EVERYBODY LIES - Who do you think you are?

EVERYBODY LIES - Who do you think you are?

Tyler Spangler

I was wondering, concerning to our data, which ones can be closer to our true self: data are pieces of information, traces of our path on the internet. I always thought that social media are an underrated tool of self-expression since we own a platform that is giving us unprecedented opportunities for sharing informations about ourselves. But, the urge to manipulate our virtual persona because of the different publics on the various social media is making it more difficult to identify where we feel more comfortable to share our most spontaneous and sincere thoughts, our most intimate events. The first thing that came to my mind is the dichotomic image of what I would write on a status and what I would write, on the same social media, in a private message to a friend. Imagine for one second that, for an unfortunate mistake, you would write a very intimate confession to a friend as a public status: anyone would feel extremely uncomfortable even just thinking about such a social little disaster. But is that the most intimate narration of ourselves we share with a public. We are used to thinking to the word public as a noun, as a sum of individuals, while the definition of the adjective public is available for anyone to hear, watch, go to, or be involved in. 

This definition allows us to open up our consideration of its concept. In this way, Google itself becomes a public.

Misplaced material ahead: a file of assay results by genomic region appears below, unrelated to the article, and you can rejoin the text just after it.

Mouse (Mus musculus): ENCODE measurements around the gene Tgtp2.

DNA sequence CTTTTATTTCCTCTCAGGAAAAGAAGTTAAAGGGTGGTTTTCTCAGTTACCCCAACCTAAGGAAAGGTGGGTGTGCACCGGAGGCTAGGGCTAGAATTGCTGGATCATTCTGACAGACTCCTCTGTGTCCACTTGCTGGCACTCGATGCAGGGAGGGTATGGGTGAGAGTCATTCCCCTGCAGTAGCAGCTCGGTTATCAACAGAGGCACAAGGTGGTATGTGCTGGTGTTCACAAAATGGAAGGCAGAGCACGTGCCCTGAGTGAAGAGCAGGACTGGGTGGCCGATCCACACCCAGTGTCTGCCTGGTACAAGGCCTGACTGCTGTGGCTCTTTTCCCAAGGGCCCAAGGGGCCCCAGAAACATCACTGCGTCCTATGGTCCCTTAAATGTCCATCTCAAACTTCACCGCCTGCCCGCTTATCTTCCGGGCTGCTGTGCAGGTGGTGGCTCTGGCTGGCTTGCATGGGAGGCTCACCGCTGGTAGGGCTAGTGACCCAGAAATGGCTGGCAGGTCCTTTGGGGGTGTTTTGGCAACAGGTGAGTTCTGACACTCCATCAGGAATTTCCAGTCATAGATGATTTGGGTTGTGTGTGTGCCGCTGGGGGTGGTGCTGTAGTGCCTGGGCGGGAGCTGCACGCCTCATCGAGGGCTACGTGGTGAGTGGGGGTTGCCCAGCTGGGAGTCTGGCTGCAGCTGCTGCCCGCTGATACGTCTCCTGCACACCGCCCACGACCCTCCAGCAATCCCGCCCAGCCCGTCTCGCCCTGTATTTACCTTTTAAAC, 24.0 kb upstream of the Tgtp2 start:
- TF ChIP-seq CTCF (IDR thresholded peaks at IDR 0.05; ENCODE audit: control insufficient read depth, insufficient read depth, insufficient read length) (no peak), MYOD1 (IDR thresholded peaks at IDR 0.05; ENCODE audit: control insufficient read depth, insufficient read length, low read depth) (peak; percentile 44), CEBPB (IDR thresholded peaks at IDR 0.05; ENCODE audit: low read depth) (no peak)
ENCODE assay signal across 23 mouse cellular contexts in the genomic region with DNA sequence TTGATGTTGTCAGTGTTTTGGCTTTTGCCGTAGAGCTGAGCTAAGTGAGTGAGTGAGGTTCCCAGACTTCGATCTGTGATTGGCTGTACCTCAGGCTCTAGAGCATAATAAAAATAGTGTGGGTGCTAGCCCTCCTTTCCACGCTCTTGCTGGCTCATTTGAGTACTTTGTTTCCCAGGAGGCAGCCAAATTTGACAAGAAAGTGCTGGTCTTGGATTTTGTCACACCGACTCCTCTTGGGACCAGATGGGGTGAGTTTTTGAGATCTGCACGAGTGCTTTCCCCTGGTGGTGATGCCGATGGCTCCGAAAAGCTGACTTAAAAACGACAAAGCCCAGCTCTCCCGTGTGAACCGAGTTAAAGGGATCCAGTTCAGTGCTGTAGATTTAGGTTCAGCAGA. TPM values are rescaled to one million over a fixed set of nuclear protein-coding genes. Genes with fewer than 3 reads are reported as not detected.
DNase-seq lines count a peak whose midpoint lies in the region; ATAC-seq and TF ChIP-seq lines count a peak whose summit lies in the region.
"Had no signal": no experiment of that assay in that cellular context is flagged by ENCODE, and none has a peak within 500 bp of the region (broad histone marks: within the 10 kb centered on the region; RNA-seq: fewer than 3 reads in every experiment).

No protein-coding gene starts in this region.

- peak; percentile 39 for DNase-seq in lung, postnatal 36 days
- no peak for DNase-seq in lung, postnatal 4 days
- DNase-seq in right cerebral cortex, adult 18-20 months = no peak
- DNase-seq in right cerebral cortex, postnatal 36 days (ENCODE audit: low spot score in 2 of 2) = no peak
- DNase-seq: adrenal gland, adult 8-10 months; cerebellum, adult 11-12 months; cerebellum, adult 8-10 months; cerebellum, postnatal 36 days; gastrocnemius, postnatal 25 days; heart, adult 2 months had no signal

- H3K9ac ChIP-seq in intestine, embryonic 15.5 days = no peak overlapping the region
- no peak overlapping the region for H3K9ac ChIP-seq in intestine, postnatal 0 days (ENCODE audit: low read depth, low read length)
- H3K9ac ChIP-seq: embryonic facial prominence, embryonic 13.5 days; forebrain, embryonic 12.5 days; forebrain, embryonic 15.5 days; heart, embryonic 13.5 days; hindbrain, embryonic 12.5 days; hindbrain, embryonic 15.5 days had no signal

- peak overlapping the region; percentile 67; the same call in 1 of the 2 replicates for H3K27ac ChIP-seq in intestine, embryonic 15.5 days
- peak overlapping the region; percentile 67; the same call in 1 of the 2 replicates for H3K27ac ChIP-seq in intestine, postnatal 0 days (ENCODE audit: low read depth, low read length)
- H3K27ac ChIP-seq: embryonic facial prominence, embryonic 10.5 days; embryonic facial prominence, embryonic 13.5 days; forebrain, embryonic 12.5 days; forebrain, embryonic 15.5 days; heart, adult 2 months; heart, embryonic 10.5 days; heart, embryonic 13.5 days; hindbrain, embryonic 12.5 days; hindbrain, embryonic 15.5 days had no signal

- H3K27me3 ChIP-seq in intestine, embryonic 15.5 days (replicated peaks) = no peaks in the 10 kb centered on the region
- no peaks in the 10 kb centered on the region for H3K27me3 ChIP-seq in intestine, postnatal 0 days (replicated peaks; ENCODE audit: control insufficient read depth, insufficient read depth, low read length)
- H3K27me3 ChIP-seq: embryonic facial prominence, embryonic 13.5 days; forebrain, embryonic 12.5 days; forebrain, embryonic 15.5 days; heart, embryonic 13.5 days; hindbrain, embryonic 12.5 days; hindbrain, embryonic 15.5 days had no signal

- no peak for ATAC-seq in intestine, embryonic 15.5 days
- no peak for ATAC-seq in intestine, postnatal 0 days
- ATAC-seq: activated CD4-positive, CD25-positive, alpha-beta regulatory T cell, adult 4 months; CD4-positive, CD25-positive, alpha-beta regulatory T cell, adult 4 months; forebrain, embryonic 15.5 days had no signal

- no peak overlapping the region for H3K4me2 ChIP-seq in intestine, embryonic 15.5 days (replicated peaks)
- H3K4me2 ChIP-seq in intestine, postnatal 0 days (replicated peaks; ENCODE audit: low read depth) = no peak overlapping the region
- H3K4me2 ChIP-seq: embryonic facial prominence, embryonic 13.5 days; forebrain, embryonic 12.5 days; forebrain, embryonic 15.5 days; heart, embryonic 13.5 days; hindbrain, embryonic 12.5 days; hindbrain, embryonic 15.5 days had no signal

We forgot that, and, the fact that we don't consider the words we type as informations we actually share, it allows us to become our truer self. Our worst self some surveys results might argue, but that's another territory too wide to be tackled in this contest. Everybody lies, by Seth-Stephens Davidowitz has some enlightening considerations about that that I will further display. In order to define the data-self on social media, it's of great importance to break it away from our Google-self and to try to understand how big data work.

In its introduction, Seth-Stephens Davidowitz declares that ever since philosophers speculated about a “cerebroscope”, a mythical device that would display a person’s thoughts on a screen, social scientists have been working for tools to expose the workings for human nature: rating scales, reaction times, pupil dilatation, functional neuroimaging... Yet none of these methods provides an unobstructed view into the mind.